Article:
Irish Examiner staff writers and columnists on how they’d excel in their chosen sports at the Olympics - under certain favourable terms and conditions of course...
Although there is a certain status attached to being an Olympian, if I had a choice of travelling to compete in Rio and pick my event, it would not have been to make up the numbers.
A medal would have been the aim. So the object of the exercise would be to pick some discipline which guaranteed success.
Rugby Sevens would have been the chosen sport. The team would be Fiji. My troublesome hamstring would keep me out of the 12-man squad for the tight games against the USAand New Zealand. However I would have declared myself fully fit for the final against Team GB, winning 49-7.
I would have practiced hovering one or two metres from the try line and taking the scoring pass.
On game day I would be deadly from a metre, with scoring dives resembling those of ‘60’s winger Asaili Batibasaga. Okay, so it might be against the spirit of the exercise, but Cork needs gold medals by any means possible.
Although part of the Irish Women’s Sevens rugby team that failed to qualify for these games at the penultimate stage, my favoured Olympic event would be the modern pentathlon.
As a “jack of all trades, master of none”, this event would suit the sporting and life experience I’ve attained so far. Running and shooting would be my strongest event. Growing up on a farm, many a summer’s day was involuntarily spent fencing, equipping me with the nous to duel with any modern pentathlete.
One of the unique aspects of this sport is that the competitor is introduced to their horse only 20 minutes prior to the showjumping event. Having scrutinised Robert Redford’s character from The Horse Whisperer, I would immediately develop a relationship with my horse that would allow us to faultlessly navigate the course.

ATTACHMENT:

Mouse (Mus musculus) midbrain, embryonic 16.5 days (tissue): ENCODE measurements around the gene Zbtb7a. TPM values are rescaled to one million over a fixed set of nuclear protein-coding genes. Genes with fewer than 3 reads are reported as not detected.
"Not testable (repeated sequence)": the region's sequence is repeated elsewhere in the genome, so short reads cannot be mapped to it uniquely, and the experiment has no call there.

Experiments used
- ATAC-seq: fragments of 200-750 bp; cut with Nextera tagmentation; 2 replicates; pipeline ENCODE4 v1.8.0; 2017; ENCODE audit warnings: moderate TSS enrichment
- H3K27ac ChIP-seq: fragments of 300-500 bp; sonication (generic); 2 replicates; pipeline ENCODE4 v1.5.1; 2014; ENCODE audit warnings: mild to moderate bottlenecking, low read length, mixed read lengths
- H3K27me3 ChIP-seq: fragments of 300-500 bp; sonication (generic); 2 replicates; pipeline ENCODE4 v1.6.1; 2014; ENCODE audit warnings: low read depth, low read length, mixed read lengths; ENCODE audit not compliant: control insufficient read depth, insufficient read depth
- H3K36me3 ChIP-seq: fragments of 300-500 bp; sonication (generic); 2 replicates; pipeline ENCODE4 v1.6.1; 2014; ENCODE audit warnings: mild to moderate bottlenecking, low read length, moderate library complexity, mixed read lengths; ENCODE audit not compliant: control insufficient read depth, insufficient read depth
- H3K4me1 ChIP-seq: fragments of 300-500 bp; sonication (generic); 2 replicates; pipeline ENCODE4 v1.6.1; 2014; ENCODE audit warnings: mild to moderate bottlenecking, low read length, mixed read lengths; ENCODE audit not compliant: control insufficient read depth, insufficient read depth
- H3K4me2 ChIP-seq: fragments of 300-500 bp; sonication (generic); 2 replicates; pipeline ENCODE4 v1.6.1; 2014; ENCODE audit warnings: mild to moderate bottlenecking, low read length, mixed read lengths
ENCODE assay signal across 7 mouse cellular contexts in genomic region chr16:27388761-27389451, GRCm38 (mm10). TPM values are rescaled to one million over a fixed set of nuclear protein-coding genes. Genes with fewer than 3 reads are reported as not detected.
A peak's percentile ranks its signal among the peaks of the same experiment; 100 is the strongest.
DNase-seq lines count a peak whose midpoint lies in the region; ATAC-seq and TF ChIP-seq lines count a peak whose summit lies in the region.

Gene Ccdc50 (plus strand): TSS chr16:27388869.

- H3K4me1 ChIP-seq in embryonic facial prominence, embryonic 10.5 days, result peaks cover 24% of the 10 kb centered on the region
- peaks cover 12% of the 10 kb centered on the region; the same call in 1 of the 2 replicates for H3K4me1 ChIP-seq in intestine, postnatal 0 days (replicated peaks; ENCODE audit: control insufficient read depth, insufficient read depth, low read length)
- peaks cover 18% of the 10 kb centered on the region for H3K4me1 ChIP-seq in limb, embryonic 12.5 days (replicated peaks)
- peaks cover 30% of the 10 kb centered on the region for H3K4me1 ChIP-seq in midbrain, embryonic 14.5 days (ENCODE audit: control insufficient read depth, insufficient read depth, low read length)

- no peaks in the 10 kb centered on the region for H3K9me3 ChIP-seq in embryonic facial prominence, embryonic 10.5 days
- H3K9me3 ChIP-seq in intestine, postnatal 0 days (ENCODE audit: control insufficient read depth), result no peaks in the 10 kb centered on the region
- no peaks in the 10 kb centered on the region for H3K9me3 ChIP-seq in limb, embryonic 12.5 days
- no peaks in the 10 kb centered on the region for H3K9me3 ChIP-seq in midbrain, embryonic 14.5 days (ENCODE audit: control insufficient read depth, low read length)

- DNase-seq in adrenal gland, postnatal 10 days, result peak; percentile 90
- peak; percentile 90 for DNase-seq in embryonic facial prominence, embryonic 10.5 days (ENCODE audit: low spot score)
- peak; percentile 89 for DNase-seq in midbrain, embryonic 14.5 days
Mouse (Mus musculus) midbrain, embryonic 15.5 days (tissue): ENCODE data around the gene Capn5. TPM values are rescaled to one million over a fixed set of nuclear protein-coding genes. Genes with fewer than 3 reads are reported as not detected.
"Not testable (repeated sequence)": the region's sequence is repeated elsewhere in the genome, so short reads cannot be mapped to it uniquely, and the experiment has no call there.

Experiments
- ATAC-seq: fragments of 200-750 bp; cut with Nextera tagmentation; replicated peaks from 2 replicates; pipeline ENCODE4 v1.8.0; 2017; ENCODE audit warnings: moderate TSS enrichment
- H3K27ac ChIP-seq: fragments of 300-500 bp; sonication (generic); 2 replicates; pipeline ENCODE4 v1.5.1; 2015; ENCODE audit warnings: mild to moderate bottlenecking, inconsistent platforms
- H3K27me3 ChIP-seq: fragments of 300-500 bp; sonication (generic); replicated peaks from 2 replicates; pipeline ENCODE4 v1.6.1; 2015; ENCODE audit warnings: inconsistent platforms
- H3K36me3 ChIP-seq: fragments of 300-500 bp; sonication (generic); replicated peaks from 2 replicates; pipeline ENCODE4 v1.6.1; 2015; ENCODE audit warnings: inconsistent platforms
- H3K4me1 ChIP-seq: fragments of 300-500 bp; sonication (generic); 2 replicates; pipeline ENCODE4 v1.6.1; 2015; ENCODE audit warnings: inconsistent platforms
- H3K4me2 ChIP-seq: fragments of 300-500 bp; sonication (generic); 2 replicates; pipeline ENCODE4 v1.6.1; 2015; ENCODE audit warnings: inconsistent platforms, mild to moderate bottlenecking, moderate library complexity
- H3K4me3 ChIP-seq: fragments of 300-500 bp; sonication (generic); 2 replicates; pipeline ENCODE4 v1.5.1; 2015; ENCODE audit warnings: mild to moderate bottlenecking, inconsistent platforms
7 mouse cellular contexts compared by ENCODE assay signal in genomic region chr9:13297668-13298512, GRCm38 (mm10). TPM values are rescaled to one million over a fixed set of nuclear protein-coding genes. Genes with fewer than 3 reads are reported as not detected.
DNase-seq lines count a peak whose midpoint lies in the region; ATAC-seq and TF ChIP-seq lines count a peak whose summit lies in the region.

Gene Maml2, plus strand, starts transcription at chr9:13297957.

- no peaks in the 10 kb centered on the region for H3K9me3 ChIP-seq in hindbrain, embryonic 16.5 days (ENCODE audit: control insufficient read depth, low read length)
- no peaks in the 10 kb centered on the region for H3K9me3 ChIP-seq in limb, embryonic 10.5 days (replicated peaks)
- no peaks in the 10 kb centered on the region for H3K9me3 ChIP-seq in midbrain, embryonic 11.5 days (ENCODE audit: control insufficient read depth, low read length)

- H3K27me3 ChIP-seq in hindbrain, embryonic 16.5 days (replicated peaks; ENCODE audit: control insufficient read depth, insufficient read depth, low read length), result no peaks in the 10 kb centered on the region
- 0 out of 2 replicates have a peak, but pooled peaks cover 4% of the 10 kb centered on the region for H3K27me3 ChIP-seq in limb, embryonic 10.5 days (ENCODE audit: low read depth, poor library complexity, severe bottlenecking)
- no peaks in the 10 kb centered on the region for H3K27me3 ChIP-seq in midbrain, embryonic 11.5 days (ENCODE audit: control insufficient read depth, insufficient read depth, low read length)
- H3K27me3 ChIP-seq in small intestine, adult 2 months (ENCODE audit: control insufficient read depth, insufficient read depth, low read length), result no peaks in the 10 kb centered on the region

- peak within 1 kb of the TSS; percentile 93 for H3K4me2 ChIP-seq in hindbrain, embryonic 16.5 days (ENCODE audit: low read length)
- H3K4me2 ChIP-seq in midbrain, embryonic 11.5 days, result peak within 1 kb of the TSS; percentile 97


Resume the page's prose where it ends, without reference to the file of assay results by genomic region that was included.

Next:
Unfortunately, watching me thrash around a pool invokes images of “Eric the Eel” rather than Michael Phelps.
It would have to be the rowing.
It’s such a gorgeous mixture of power and grace and timing. But I think the way I’d like to do it is in the quadruple sculling. Just me and my three brothers. Our role model would be the Australian rower Sally Robbins who lay back in the boat and stopped rowing in the last 300m of a final at the 2004 Olympic Games. Depending on a favourable wind and tide, we could just drift home.
A gentle wave to the crowd. Another bottle of Bulmers. A quick check to see if all four were still on board. Proud parents in the stands. Offaly jerseys everywhere.
Storm the medal presentation. Savage homecoming. The Freedom of Tullamore bestowed.
I’m pretty sure I’m the only Irish man in history to ever defeat the fastest man on the planet Usain Bolt. It wasn’t even close. I crushed him.
Now, the fact that it was in a Gaelic football hop-ball when we met him in Jamaica on a Kerry holiday and not a 100m sprint might surprise very few. I think if we could’ve squeezed the hop-ball into the Olympics I’d have had a decent shout of medalling. In its absence, the obvious choice for me would have to be the basketball, but realistically, the only real craic there would be if you were playing with the USA and not against them.
Although, Cork’s by-now world renowned hoops commentator Timmy Mac might explode if the day ever came that Ireland were competing on the same hardwood floor as a Dream Team in a future Olympics. There would be more ‘boomshakakala’s’ and threes from way ‘downtown’ than you could shake a stick at.